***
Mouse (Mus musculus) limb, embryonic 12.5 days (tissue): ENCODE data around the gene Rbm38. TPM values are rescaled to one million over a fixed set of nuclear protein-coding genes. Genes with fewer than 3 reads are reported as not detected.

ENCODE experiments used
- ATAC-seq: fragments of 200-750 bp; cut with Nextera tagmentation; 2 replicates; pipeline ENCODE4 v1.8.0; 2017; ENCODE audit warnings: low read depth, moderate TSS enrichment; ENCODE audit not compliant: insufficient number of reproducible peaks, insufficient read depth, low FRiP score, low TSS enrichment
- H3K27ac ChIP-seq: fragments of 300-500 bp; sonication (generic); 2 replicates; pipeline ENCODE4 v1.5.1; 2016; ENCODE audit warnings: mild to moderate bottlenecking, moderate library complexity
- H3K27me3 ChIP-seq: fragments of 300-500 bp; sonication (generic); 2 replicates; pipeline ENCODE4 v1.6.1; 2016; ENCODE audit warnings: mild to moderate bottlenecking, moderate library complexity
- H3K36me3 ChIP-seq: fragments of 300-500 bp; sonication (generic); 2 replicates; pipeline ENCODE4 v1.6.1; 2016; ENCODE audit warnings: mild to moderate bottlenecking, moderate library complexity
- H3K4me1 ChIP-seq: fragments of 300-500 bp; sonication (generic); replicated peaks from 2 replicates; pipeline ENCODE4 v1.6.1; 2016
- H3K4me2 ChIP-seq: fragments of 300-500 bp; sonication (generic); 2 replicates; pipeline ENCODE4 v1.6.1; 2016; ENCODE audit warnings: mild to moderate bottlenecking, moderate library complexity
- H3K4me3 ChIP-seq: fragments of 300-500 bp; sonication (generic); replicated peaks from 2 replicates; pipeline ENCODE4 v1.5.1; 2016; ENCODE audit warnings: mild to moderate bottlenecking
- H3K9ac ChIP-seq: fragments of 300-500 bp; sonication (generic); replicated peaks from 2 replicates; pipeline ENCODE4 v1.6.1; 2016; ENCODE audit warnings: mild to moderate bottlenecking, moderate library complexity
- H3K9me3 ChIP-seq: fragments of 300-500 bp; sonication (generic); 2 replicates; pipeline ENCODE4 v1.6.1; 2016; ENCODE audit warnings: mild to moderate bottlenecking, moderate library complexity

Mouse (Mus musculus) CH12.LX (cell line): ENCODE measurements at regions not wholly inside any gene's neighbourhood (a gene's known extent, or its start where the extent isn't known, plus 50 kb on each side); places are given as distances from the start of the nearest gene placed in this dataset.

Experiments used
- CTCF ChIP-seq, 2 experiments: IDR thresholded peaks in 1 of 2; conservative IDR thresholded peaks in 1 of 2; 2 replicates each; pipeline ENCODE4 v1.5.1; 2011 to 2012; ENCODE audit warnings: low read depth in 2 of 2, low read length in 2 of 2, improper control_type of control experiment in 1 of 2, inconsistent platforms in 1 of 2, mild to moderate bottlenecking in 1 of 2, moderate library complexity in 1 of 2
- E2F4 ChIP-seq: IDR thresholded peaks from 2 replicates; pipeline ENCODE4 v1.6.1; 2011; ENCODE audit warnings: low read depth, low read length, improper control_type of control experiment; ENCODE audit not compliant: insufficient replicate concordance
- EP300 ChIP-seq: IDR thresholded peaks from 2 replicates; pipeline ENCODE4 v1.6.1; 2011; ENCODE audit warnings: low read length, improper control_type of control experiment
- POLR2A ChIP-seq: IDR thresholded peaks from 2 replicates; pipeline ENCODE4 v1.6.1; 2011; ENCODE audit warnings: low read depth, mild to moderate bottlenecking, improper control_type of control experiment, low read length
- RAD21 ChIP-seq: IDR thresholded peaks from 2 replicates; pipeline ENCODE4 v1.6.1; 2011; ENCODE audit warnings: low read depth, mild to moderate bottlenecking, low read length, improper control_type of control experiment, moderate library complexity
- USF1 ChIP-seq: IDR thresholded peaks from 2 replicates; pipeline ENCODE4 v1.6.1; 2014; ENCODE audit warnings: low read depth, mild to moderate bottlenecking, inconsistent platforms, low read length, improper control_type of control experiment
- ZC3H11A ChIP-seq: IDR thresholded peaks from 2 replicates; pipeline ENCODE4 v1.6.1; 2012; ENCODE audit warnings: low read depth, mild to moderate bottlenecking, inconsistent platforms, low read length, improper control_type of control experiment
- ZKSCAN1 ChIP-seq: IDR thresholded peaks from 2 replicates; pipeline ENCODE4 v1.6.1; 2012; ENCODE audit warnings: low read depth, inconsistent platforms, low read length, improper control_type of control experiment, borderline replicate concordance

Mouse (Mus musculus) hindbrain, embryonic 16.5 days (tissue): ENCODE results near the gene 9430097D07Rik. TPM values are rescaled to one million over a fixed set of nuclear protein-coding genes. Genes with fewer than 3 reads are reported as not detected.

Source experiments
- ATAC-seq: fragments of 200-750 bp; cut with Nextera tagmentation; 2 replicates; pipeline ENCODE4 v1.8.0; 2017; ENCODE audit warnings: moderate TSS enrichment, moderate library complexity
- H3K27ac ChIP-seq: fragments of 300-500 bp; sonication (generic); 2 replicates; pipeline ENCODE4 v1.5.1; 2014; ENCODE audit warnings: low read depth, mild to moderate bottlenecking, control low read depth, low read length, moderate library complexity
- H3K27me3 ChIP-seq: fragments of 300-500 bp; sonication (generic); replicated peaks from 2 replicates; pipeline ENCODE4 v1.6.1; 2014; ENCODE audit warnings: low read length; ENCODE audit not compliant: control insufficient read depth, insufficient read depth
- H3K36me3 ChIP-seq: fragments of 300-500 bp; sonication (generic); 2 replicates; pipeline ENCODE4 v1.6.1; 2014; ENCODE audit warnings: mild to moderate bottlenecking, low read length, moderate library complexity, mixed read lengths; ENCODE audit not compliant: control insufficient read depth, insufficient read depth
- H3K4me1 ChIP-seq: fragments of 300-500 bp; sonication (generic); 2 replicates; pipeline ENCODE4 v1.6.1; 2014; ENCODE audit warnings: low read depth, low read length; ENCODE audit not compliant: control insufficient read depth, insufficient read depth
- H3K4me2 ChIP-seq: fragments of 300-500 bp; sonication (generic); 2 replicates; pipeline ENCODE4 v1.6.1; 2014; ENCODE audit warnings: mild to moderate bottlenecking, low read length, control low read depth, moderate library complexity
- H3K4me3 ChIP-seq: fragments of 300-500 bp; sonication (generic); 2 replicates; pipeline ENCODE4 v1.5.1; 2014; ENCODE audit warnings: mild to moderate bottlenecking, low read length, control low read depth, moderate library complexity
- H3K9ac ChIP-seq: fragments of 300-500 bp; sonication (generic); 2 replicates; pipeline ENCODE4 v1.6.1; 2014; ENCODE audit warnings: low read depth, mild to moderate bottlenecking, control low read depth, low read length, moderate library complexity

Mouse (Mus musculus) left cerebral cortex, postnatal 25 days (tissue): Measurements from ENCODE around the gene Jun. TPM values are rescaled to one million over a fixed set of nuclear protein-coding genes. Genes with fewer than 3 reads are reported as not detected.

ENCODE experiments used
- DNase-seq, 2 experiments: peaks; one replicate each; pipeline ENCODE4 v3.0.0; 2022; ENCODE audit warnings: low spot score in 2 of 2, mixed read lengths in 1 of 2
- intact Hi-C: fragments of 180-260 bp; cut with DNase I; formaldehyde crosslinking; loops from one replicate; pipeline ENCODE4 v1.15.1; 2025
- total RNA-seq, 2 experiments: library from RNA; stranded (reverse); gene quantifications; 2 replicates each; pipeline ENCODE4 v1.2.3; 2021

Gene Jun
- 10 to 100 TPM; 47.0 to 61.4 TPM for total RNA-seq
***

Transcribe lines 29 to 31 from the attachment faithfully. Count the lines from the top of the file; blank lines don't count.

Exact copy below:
- H3K4me2 ChIP-seq: fragments of 300-500 bp; sonication (generic); 2 replicates; pipeline ENCODE4 v1.6.1; 2014; ENCODE audit warnings: mild to moderate bottlenecking, low read length, control low read depth, moderate library complexity
- H3K4me3 ChIP-seq: fragments of 300-500 bp; sonication (generic); 2 replicates; pipeline ENCODE4 v1.5.1; 2014; ENCODE audit warnings: mild to moderate bottlenecking, low read length, control low read depth, moderate library complexity
- H3K9ac ChIP-seq: fragments of 300-500 bp; sonication (generic); 2 replicates; pipeline ENCODE4 v1.6.1; 2014; ENCODE audit warnings: low read depth, mild to moderate bottlenecking, control low read depth, low read length, moderate library complexity